Streaming video and streaming music are huge, but according to a new report users in the U.S. are now streaming more music than video for the first half of this year. While this might not like seem like much, it's actually a bigger deal than some might think as this is the first time that streaming music has actually edged past streaming video usage in regards to number of streams. Details from BuzzAngle indicate that part of this attributes to new album releases from widely popular artists like Drake, Rihanna, and Beyonce. Due to these album launches which happened earlier this year, sites like YouTube and Vevo have seen less streaming than popular audio streaming services such as Spotify.
The same report also details that with users are streaming music more than they're streaming video these days, that boils down to a pretty big increase in the amount of audio streams from last year, as the streaming music market has climbed up in number of streams by a total of 58 percent. What are U.S. listeners streaming the most right now? Collectively it seems like the most streamed song in the U.S. is "Work" by Rihanna, beating out Drake's "Views" which comes up at the number two most streamed song in the country.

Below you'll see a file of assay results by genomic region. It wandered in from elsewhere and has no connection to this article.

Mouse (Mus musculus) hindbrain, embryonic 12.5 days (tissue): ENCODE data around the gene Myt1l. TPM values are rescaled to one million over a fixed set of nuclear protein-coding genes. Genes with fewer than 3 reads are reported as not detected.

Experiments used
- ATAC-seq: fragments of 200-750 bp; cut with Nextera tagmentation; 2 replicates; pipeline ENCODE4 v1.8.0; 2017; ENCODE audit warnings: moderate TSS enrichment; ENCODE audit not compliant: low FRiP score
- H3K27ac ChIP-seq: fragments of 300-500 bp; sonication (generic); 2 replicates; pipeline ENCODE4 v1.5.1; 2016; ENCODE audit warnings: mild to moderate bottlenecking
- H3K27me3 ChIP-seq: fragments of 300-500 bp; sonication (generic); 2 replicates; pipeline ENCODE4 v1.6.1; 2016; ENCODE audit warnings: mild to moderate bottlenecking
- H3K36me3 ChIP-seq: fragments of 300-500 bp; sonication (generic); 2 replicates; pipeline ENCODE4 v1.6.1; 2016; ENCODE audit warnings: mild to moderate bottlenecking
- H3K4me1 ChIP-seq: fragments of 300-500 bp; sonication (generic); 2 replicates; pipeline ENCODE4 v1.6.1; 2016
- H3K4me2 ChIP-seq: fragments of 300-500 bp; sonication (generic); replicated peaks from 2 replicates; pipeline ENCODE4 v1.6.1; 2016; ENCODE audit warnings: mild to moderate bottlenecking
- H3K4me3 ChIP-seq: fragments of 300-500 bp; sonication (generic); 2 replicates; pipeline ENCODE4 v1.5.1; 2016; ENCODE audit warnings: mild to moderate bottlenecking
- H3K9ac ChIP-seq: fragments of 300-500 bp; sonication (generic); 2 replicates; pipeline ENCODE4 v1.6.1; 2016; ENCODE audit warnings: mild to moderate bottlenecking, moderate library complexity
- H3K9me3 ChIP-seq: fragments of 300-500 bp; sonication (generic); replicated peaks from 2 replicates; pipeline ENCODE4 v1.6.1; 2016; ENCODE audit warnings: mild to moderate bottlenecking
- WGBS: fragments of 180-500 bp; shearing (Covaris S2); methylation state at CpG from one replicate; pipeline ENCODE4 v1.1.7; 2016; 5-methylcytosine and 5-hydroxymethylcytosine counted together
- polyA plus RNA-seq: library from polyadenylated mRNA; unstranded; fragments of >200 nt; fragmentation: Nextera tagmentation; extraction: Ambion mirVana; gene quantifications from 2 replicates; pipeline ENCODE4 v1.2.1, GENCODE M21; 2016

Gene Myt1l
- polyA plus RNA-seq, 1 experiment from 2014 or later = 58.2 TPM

Some of the biggest services in streaming music are Spotify, Google Play Music, Apple Music, and Tidal, and those four together with other streaming music services have amounted to a massive 114 billion streams since the beginning of 2016. Compared to the first half of 2016 for video streams which was recorded at 95 billion. Both Rihanna and Drake didn't just have the top two most streamed songs in the U.S., they were also among the top streamed albums, with Drake's Views album having the most streams this year, reaching over 1.5 billion streams altogether so far, while Rihanna's album "Anti" came in at the third most streamed album behind Justin Bieber's "Purpose." Coming in as the fourth and fifth most streamed albums in the U.S. were Bryson Tiller's "Trapsoul" and Kevin Gates' "Islah" respectively. While this means great success for both the artists and the streaming services, it could also afford the artists and their record labels the ability to come to a better agreement with the streaming services.